Master Level / Channel Trim Question
July 31, 2017 at 2:20 am #2596821
I recently bought a Pioneer DDJ-RR and played around with it for the first time a few days ago. Question: How much should I be tweaking the master level and channel trim? Relatedly, what’s the best way to set these up? Do I set the channel first and then the master or vice versa. I don’t know how common the meter design is, so just in case: I get 3 green bars below 2 yellow bars below 1 red bar.
PS — I tried to jump on the Pioneer DJ forum to get an answer, but the site just kept sending me round in circles without ever seemingly giving me an opportunity to post. I’m a fan of this site, so I’m happy to just become a part of this community, but if anyone has had, and solved, a similar experience over at Pioneer, please pass along your tips.
Thanks,July 31, 2017 at 3:12 am #2596831
Quick follow-up: The recording function in Reckrdbox DJ also allows for level adjustment. Any tips on using that properly would also be appreciated.
July 31, 2017 at 5:48 pm #2597211
- This reply was modified 2 years, 2 months ago by DJ Or.
General order of gain staging:
– pick a track, scrub to the “loudest” section of that track
– set your channel gain to roughly 0db (not exactly sure where that would be on the RR, but half way through the yellow is normally a good guess for starting point (never red – red is bad).
– then turn up your master to the desired volume, but not more than 0db (again, this is likely to be approximately half way through the yellow)
– don’t touch the master again, you’ve set it where it needs to be. Adjust each track you load to 0db using the channel gain.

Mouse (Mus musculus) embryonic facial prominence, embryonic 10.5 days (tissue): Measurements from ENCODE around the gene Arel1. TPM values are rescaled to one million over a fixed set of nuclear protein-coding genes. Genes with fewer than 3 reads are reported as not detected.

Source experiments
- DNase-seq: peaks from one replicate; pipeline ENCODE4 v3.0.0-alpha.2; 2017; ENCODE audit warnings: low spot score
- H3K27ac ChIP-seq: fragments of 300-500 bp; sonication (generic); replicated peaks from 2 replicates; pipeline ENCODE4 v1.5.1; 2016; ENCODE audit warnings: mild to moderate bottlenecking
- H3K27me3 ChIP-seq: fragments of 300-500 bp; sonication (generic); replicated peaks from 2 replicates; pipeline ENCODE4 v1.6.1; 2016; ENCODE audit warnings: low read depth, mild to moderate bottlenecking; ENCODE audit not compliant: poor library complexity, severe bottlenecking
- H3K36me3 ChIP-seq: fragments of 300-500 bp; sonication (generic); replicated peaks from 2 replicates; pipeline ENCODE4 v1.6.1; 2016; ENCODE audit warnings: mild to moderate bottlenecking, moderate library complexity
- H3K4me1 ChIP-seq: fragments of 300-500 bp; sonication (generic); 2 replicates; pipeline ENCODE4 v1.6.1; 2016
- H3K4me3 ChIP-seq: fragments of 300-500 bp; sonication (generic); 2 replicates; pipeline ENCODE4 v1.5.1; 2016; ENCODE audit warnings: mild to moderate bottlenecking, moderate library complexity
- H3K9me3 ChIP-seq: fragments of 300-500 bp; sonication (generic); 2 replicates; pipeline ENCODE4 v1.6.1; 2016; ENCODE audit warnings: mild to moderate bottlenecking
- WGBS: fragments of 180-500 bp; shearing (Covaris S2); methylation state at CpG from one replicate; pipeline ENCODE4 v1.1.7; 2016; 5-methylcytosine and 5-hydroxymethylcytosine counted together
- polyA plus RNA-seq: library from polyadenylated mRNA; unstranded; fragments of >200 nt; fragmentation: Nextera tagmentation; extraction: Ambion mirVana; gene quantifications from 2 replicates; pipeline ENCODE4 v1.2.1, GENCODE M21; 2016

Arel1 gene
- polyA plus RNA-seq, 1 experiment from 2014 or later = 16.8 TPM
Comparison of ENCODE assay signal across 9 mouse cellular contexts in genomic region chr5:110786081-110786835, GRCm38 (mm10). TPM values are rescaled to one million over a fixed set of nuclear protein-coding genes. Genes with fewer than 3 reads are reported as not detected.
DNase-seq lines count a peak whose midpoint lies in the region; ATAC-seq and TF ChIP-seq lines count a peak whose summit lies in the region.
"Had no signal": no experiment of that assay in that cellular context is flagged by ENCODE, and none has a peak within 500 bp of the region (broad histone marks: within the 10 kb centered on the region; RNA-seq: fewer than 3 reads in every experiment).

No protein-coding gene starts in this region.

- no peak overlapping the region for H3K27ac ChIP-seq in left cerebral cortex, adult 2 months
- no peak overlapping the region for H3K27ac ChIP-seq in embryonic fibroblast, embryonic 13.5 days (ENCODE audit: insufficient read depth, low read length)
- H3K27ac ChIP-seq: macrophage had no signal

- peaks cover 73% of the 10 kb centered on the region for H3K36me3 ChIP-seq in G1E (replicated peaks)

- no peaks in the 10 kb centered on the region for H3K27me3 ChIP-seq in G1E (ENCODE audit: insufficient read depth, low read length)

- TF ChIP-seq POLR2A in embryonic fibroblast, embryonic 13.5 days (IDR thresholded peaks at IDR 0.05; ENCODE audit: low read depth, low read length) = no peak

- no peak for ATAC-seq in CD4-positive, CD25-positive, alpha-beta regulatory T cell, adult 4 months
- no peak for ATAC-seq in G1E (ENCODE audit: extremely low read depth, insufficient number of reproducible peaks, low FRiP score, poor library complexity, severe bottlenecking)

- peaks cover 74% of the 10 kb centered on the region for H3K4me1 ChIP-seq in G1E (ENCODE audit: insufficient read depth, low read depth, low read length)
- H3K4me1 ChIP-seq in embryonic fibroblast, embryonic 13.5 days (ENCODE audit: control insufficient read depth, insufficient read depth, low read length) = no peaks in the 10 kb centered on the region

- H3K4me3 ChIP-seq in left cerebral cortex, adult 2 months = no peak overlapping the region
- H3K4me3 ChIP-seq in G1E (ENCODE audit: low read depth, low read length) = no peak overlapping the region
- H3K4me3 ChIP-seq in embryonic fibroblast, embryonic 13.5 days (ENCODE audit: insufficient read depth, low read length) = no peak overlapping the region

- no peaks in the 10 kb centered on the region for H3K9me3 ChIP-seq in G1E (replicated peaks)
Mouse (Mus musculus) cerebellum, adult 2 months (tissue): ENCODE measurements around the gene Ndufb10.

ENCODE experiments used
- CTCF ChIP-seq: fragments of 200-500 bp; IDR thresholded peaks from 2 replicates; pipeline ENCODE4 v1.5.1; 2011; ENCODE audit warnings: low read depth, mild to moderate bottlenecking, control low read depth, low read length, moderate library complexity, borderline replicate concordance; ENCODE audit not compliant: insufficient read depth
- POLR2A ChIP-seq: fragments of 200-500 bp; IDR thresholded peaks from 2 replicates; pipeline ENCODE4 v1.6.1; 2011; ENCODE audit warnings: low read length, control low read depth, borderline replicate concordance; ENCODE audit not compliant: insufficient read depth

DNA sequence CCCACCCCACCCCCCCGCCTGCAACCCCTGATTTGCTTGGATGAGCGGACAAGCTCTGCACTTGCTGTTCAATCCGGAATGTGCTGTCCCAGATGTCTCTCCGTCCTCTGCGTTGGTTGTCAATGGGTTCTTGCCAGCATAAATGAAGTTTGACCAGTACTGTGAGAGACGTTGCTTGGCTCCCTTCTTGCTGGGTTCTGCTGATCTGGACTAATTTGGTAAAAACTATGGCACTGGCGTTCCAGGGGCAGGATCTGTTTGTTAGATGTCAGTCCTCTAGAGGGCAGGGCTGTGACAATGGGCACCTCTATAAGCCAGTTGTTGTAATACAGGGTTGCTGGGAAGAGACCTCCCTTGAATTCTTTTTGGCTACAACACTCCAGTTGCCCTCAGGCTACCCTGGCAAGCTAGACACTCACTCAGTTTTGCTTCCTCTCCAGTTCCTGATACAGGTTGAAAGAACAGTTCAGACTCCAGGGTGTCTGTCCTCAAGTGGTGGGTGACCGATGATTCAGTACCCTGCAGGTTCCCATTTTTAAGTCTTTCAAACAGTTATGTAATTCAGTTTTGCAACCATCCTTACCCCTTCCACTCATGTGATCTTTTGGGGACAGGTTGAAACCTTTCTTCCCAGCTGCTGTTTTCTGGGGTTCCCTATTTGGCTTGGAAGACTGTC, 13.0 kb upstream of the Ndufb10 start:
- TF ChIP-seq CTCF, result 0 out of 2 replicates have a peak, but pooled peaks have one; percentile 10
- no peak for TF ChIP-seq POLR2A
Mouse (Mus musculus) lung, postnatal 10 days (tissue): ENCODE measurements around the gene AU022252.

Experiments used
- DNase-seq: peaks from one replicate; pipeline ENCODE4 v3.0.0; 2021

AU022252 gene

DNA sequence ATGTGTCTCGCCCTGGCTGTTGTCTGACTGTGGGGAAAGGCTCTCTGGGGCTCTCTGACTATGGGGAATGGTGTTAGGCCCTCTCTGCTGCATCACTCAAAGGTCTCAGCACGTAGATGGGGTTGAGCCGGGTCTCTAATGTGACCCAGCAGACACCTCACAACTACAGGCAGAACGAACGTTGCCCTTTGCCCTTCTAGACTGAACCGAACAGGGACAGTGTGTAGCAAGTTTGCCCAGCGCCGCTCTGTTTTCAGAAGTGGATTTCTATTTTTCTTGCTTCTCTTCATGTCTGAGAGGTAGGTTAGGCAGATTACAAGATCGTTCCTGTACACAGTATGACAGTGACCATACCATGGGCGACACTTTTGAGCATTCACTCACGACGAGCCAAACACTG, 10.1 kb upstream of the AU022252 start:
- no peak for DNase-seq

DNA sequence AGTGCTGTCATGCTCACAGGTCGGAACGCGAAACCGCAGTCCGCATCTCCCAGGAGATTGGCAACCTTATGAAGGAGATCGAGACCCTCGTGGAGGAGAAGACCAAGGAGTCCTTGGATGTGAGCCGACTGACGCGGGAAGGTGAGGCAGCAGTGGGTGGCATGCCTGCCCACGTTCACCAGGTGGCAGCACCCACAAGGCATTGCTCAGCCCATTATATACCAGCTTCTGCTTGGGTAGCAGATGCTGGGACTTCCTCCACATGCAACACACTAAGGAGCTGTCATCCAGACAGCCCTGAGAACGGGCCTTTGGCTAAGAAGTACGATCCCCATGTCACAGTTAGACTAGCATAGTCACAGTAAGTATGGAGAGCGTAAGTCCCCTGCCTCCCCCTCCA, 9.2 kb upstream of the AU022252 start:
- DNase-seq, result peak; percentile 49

If this isn’t loud enough, you need more from your PA and amps – pushing the controller higher will just distort your sound and lead to clipping.July 31, 2017 at 9:17 pm #2597221
Thanks, Todd — that’s very helpful!August 1, 2017 at 6:33 am #2597261
I do things similarly, although in Serato I can adjust the gain for the tracks within the software and it is stored so that the next time I load a track it comes back up on the deck to the spot where I set it previously… I’m not familiar with Recordbox or whether it has a gain adjustment inside the software like Serato.
Next I use the gain adjustment on the controller to get a level that most loud parts of tracks peak just into the yellow, some very loud sounds might get a little further into the yellow (never red), and quieter parts of the tracks at least light up part of the meter.
I use the master to get the volume needed for the circumstances. If I’m playing at home, I rarely turn the volume up anywhere near unity, it’s usually about 30 percent to 50 percent. If I’m playing at an event that a mellower level of sound is appropriate I adjust accordingly, and if it’s a full on dance party, I adjust the master to put out a strong signal which is lighting most of the green part of the meter, and only occasionally blinks the first yellow LED. This sort of signal is plenty strong for the input on my EV ZLX12P speakers when the input knob is set to 12 o’clock (there is a detent at 12 o’clock and that is where I usually set it for line level signals)